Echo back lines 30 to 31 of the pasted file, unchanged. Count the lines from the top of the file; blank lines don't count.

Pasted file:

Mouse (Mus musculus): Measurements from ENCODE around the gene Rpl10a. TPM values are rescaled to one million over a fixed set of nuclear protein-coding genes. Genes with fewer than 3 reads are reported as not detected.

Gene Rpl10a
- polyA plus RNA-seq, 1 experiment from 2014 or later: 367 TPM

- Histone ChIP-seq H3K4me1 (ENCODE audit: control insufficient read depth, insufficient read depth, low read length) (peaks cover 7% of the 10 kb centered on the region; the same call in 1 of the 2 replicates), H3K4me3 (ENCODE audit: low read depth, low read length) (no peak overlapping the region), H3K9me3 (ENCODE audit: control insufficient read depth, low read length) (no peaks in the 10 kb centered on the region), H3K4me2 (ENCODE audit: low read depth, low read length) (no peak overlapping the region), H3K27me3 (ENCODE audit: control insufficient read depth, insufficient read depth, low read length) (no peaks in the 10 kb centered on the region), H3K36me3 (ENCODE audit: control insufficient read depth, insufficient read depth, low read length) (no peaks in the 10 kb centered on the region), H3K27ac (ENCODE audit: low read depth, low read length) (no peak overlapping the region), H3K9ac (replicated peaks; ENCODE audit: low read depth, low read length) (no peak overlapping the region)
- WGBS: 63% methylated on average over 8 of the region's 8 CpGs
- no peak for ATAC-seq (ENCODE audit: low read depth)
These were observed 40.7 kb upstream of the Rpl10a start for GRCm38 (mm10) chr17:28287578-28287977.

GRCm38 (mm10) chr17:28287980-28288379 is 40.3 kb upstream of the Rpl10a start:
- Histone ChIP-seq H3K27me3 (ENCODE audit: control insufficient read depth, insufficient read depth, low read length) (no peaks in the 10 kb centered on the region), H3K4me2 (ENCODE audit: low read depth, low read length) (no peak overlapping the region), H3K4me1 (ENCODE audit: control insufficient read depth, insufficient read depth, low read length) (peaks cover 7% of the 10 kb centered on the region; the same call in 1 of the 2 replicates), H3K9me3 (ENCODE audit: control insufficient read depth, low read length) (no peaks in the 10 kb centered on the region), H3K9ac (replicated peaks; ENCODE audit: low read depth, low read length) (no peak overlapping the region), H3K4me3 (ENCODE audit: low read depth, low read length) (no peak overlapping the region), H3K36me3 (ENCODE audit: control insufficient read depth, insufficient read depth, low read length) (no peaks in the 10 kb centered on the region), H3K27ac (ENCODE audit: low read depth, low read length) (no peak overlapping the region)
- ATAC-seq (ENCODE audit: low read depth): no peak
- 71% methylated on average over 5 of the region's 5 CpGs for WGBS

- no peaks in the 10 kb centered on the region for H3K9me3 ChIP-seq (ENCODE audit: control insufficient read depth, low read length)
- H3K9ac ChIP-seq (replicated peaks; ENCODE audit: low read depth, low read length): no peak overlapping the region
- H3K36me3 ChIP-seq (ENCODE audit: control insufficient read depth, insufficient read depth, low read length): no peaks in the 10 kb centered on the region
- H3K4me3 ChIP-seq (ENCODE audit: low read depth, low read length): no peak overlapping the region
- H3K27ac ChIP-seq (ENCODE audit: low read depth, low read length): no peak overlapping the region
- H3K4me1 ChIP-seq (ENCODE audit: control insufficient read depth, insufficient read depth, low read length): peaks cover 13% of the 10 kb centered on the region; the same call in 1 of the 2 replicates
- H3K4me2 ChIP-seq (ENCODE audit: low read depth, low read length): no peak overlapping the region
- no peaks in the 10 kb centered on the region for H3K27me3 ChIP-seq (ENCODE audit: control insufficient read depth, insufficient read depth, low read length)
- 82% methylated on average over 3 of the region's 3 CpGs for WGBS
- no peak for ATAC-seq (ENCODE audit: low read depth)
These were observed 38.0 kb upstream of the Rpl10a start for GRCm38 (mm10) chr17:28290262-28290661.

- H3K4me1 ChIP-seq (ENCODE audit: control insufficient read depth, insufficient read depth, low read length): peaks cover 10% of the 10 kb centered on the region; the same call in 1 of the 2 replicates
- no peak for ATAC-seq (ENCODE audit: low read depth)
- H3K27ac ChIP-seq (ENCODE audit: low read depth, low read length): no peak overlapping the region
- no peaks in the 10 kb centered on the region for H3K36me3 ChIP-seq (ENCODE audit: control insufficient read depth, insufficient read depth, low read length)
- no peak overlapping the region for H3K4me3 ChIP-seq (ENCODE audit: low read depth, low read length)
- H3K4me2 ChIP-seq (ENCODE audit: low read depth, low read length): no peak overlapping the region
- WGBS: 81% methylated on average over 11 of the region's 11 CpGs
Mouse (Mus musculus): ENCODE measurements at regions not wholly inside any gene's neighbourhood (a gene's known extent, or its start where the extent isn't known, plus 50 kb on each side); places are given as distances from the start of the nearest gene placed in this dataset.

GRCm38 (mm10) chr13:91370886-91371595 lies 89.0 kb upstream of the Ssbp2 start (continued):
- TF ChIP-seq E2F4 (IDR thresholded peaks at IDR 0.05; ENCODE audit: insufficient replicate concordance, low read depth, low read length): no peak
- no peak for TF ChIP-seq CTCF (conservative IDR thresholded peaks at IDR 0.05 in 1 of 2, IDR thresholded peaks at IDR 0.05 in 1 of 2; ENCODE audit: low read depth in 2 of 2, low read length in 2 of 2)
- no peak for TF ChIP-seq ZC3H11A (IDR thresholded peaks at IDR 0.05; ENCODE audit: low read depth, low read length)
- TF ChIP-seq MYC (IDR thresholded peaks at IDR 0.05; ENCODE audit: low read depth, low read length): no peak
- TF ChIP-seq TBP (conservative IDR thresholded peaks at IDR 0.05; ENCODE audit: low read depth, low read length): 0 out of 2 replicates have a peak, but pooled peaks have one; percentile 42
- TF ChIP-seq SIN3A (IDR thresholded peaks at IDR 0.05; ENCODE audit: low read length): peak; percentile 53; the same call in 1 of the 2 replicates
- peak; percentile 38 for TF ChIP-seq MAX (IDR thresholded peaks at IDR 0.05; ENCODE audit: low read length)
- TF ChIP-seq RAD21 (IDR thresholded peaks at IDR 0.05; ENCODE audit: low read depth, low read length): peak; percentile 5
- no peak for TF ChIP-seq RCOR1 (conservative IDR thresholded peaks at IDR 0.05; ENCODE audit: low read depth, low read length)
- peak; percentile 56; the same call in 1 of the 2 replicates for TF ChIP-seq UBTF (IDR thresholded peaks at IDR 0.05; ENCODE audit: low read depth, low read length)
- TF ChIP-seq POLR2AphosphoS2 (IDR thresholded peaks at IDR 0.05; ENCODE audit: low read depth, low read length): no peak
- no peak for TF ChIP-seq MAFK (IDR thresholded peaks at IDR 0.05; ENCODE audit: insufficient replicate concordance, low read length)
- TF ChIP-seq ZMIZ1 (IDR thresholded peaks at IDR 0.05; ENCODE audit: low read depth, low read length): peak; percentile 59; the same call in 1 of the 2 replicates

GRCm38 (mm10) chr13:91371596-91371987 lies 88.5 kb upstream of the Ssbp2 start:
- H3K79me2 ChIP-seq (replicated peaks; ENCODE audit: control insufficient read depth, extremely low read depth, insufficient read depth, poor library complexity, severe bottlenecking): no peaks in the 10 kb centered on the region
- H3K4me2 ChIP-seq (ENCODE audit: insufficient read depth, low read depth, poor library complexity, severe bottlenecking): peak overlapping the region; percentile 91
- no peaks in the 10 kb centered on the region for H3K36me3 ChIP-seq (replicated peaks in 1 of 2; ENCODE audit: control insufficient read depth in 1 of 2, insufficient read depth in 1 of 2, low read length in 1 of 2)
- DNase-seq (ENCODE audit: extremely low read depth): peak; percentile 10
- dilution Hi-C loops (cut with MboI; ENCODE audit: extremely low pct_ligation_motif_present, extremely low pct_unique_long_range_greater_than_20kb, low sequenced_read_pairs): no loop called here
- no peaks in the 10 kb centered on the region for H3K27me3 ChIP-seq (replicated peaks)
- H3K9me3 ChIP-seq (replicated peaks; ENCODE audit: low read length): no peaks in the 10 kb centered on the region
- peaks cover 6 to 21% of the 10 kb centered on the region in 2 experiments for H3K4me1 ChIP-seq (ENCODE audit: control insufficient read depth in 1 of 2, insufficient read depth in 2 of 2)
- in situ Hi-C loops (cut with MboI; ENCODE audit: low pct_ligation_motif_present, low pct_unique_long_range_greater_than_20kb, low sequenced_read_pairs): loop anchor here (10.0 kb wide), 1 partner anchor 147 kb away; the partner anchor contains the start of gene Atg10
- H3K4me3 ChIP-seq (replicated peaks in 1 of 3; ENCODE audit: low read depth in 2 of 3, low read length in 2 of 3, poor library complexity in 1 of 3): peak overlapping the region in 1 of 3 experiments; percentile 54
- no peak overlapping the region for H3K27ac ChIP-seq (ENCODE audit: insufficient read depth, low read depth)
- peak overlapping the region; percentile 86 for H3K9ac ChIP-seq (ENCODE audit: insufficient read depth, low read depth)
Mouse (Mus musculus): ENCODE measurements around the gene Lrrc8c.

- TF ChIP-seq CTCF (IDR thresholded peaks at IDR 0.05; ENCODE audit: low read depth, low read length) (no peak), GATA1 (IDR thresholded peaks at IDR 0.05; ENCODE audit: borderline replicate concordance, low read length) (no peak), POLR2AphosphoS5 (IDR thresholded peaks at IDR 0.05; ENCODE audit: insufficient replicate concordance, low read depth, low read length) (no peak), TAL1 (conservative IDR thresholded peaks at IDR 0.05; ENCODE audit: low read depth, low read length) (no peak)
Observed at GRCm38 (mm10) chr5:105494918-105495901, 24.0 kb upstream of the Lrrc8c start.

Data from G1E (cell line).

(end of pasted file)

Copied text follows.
Mouse (Mus musculus): ENCODE measurements at regions not wholly inside any gene's neighbourhood (a gene's known extent, or its start where the extent isn't known, plus 50 kb on each side); places are given as distances from the start of the nearest gene placed in this dataset.

GRCm38 (mm10) chr13:91370886-91371595 lies 89.0 kb upstream of the Ssbp2 start (continued):